Representative Payee – Frequently Asked Questions

Fact Sheet
Updated: 1 year ago
Representative Payee Program

Why Do I Have a Representative Payee?

You have a representative payee because Social Security has decided that you need help managing your money. Usually, your payee is someone who sees you often, knows you and your needs, and wants to help you. Learn more about representative payee here.

What Does a Representative Payee Do For Me?

Your payee receives your Social Security payments for you and must use the money to pay for your current needs. After your payee pays those expenses for you, your payee can use the rest of the money to pay any past-due bills you may have, pay for entertainment for you, or save the money for your future use.

Who Will Be My Representative Payee?

Social Security tries to select someone who knows you and wants to help you. The main concern is that your payee is someone who can see you often and knows what you need. If you live with someone who helps you, they usually select that person to be your payee. In most cases, someone who knows you asks the Social Security Administration (SSA) if he/she can be your payee. It may be a family member, friend, a legal guardian, or a lawyer. Sometimes social service agencies, nursing homes, or other organizations offer to serve as payees. If you know someone you would like to have as your payee, you can tell a Social Security representative.

What Are the Responsibilities of My Representative Payee?

Your representative payee must use your benefits to pay for your needs. Your needs include food, shelter, clothing, medical care and personal items. Also, your representative payee must report to Social Security any events that could change the amount of your benefits. If the Social Security Administration asks, your representative payee must also provide a written account of how your money is spent. A payee must also tell SSA if there are changes that might affect their ability to act as your representative payee.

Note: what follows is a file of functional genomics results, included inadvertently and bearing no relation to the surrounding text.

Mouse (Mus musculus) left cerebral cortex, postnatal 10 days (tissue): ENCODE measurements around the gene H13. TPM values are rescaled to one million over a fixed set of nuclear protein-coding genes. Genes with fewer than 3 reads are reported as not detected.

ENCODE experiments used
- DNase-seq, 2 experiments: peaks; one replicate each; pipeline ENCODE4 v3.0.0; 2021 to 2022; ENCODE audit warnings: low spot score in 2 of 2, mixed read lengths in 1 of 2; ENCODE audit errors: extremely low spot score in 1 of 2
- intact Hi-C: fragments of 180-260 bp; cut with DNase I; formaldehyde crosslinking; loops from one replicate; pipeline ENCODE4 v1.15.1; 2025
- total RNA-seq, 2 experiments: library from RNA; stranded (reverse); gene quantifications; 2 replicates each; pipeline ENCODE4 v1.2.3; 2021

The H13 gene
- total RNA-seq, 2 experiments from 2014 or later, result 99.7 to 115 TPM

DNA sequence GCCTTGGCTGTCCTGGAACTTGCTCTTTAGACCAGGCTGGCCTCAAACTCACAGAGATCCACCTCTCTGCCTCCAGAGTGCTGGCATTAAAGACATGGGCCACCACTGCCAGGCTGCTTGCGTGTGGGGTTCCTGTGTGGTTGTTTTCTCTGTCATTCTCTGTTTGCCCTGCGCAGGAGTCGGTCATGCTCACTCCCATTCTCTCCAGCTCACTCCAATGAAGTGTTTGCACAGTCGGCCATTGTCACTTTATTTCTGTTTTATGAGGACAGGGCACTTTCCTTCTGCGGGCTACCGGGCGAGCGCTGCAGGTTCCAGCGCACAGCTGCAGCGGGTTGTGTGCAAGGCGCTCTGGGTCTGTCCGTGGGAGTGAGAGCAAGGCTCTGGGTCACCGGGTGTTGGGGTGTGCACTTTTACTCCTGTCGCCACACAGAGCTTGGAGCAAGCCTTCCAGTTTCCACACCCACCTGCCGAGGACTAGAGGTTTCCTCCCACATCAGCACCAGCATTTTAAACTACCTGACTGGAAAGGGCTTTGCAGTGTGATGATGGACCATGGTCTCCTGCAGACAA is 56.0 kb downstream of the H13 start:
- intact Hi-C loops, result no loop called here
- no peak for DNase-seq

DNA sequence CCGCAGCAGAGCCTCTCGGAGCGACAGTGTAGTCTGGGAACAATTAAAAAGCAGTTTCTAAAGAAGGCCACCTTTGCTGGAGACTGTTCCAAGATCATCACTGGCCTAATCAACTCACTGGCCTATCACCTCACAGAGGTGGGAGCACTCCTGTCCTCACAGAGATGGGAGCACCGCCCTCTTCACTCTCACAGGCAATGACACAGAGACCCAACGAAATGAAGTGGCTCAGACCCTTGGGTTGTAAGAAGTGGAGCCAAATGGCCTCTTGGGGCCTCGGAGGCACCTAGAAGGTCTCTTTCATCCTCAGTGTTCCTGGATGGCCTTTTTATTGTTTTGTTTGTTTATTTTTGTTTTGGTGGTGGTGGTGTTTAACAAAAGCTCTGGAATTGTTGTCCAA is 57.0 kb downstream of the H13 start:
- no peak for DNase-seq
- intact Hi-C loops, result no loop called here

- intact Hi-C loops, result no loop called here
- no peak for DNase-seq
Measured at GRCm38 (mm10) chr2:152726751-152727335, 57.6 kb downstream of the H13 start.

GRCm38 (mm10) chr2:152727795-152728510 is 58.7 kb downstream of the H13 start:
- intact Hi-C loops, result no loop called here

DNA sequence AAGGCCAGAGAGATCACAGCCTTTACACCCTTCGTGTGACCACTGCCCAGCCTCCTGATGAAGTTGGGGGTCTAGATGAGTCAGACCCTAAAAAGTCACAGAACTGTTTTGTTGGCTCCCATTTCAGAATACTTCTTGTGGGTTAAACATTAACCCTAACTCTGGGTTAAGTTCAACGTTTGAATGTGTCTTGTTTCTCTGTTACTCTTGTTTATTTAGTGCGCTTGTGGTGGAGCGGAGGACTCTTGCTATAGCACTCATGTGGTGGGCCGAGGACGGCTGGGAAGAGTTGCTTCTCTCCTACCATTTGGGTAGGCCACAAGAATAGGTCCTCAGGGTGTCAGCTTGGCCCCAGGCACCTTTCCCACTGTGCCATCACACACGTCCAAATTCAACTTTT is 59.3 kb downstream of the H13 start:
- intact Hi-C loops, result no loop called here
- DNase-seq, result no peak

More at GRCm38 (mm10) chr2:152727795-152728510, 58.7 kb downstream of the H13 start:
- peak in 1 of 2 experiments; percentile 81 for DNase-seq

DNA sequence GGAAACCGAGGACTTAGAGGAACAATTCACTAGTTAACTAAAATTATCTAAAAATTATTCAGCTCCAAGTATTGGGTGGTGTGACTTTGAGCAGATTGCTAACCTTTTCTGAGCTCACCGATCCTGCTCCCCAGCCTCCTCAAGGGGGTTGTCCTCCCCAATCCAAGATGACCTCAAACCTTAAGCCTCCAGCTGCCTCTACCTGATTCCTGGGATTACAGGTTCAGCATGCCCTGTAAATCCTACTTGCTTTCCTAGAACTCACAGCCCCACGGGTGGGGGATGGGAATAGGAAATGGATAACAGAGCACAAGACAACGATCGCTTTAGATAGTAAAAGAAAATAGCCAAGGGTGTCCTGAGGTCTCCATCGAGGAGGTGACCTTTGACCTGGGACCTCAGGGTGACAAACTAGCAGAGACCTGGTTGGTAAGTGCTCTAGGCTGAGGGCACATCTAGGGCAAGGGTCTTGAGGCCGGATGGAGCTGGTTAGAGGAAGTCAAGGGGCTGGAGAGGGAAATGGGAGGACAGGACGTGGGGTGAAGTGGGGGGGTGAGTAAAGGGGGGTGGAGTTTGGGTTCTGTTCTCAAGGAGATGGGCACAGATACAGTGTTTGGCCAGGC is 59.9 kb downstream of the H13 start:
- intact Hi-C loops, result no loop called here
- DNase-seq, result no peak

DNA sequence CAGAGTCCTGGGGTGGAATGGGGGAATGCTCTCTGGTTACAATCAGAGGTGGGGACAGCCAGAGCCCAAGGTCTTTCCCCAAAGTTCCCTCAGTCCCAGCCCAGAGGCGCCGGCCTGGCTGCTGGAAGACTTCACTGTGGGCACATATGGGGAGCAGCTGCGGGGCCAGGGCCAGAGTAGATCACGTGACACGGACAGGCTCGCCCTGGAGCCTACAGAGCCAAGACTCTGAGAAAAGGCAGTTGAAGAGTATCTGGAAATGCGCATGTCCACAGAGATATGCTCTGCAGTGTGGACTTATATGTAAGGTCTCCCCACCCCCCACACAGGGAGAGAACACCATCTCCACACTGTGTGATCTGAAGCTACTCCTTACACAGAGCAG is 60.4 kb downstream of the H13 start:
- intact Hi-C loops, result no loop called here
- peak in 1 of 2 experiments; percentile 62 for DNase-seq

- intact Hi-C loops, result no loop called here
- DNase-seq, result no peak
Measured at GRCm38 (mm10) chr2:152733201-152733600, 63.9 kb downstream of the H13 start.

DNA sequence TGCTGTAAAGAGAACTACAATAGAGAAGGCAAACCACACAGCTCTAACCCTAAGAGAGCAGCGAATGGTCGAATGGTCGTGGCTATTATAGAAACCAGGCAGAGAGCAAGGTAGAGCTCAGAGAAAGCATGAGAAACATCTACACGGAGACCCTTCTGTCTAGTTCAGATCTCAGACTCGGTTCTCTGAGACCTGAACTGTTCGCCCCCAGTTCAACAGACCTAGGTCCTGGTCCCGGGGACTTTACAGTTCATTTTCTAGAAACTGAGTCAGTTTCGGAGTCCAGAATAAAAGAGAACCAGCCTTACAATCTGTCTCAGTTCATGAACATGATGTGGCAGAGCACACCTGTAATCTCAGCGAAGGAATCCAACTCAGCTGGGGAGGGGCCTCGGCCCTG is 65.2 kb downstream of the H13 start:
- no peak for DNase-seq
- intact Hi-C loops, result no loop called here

I Don’t Think My Payee Gives Me Enough Money — What Should I Do?

You should talk with your payee about how your money is spent. Your payee should show you how much money you get from Social Security Disability or SSI and how much they spend on your needs. You should talk with your payee about how you want to use any remaining money.

What Happens If I Think My Representative Payee is Misusing My Benefits?

Tell Social Security right away. They will investigate all complaints of misuse, and make a decision on whether misuse has occurred. You will receive a letter from SSA telling you what they found out. If misuse is found, SSA may find a new representative payee for you. They may then take action to recover the money.

What if I believe I No Longer Need a Representative Payee?

You have the right to receive your own Social Security check unless SSA believes you are not capable of managing your money or directing the management of your money. If you have a representative payee because of a physical or mental disability and want to become your own payee, you must show SSA that you are now able to handle your money yourself. You could provide:

  • A doctor’s statement that there has been a change in your condition and that the doctor believes you are able to care for yourself, or;
  • An official copy of a court order saying that the court believes that you can take care of yourself, or;
  • Other evidence that shows your ability to take care of yourself.

What If I Disagree With Social Security’s Decision?

You have the right to appeal the decision that you need a representative payee. You can also appeal the person or organization SSA has chosen as your representative payee. You have 60 days to appeal a decision by contacting SSA. Please contact your local Social Security office or call them at (800) 772-1213 for more information.

What Is the Proper Use of Benefits?

A representative payee must apply the payments for the use and benefits of the entitled individual. Social Security Disability and/or SSI funds are properly used if they are:

  • Spent for the beneficiary’s current and reasonable needs, or;
  • Saved and invested for the beneficiary, after current needs have been met.

What Are “Current Needs”?

“Current needs” are the immediate and reasonable needs for housing, food, clothing, utilities, medical care and insurance, dental care, personal hygiene, education, and rehabilitation expenses for disabled beneficiaries.